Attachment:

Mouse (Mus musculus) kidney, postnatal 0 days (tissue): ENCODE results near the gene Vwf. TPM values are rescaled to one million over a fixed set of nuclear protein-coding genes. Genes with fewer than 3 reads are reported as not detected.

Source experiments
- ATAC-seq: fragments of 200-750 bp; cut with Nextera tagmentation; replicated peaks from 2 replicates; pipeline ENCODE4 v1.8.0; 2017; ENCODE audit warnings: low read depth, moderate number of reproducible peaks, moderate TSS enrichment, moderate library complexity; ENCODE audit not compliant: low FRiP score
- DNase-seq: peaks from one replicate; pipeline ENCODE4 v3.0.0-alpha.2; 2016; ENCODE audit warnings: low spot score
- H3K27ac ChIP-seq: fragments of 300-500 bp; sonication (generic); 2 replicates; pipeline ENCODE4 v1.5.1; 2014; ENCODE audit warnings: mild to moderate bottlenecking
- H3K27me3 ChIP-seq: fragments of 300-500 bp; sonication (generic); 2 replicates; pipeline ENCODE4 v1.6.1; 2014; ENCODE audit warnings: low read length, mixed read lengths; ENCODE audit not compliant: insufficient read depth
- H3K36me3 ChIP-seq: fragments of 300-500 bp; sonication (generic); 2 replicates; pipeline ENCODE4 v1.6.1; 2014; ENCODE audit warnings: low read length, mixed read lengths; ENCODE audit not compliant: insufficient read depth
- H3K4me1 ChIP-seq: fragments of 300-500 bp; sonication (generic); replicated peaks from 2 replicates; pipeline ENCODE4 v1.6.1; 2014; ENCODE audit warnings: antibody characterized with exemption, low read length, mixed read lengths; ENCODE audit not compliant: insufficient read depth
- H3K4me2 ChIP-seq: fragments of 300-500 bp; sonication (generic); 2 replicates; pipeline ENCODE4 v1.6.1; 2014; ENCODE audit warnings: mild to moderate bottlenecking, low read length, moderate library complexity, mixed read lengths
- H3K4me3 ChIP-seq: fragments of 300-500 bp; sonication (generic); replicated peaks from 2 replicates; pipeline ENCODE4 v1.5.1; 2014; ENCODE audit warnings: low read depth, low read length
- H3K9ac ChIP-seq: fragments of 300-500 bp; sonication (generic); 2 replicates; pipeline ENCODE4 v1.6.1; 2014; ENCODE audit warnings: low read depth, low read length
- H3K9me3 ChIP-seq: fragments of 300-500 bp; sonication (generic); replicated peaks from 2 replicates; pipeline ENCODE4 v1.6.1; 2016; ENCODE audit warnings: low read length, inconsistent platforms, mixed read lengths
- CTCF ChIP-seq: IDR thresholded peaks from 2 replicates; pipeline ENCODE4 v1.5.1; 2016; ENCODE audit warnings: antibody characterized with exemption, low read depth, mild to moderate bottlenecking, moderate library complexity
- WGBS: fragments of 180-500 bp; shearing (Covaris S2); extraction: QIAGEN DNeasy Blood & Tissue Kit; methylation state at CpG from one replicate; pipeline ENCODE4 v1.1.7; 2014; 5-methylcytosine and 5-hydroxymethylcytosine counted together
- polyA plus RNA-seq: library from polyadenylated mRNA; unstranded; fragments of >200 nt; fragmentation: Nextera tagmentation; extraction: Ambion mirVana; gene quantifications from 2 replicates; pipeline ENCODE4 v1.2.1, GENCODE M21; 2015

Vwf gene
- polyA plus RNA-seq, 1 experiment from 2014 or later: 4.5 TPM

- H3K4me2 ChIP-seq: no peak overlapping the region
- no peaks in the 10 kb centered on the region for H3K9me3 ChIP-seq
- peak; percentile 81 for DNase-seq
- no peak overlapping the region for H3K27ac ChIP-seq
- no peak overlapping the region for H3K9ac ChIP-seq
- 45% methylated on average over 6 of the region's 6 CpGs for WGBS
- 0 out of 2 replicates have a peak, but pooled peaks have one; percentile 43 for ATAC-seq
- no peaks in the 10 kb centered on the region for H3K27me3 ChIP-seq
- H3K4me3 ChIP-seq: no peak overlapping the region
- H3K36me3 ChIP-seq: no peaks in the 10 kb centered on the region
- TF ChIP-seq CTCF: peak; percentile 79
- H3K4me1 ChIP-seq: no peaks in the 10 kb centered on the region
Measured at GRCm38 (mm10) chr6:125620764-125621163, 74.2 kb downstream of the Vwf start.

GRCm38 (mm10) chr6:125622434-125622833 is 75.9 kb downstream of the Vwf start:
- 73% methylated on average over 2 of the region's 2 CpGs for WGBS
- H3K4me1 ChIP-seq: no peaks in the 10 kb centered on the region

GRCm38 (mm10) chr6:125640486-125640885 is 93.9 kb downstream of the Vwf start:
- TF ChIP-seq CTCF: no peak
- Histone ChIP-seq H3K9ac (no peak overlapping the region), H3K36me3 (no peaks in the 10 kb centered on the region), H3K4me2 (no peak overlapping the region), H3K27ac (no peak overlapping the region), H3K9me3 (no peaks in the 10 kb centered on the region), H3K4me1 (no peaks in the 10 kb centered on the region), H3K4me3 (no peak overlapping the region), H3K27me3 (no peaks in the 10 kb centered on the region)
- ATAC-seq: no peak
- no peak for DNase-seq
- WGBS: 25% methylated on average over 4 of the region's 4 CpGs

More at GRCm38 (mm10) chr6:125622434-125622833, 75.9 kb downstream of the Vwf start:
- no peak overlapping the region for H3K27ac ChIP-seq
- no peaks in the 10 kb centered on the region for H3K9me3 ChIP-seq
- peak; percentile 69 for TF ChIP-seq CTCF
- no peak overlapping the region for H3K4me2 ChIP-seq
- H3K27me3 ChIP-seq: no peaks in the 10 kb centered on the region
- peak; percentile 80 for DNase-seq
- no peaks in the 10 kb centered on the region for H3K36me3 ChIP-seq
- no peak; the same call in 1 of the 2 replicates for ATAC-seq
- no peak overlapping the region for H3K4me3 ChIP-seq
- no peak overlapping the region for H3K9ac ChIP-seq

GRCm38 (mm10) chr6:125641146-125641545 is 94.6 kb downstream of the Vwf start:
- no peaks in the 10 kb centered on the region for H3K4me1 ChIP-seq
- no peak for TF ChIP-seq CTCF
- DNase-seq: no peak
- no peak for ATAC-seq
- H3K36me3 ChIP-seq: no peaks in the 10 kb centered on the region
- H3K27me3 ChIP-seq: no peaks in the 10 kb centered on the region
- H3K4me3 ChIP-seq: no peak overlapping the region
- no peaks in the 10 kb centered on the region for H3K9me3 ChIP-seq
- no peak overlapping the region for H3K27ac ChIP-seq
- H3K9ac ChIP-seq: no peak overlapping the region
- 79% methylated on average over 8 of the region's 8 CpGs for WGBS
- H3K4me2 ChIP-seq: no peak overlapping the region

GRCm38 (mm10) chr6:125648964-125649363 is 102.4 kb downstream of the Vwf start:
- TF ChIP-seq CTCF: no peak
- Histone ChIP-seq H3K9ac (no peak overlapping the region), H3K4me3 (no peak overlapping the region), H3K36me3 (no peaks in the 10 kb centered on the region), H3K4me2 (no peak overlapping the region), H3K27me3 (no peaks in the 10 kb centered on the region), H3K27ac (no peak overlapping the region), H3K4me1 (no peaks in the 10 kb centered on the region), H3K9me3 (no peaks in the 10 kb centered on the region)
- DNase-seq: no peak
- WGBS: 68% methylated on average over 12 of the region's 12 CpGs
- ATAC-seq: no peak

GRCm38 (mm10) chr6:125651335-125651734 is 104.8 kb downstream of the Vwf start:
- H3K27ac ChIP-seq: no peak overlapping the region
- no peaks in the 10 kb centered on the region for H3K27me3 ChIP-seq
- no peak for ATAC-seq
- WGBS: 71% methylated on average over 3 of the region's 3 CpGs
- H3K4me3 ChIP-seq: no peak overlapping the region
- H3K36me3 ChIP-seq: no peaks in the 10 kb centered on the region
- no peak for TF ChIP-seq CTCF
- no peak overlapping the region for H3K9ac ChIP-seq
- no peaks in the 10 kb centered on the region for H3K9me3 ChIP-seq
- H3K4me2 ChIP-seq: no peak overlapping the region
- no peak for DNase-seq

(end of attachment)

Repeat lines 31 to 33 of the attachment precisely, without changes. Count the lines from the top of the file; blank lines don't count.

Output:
GRCm38 (mm10) chr6:125622434-125622833 is 75.9 kb downstream of the Vwf start:
- 73% methylated on average over 2 of the region's 2 CpGs for WGBS
- H3K4me1 ChIP-seq: no peaks in the 10 kb centered on the region